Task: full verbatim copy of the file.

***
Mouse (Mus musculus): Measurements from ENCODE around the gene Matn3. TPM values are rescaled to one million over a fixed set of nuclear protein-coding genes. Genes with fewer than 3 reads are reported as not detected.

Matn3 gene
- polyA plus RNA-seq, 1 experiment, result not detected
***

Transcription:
Mouse (Mus musculus): Measurements from ENCODE around the gene Matn3. TPM values are rescaled to one million over a fixed set of nuclear protein-coding genes. Genes with fewer than 3 reads are reported as not detected.

Matn3 gene
- polyA plus RNA-seq, 1 experiment, result not detected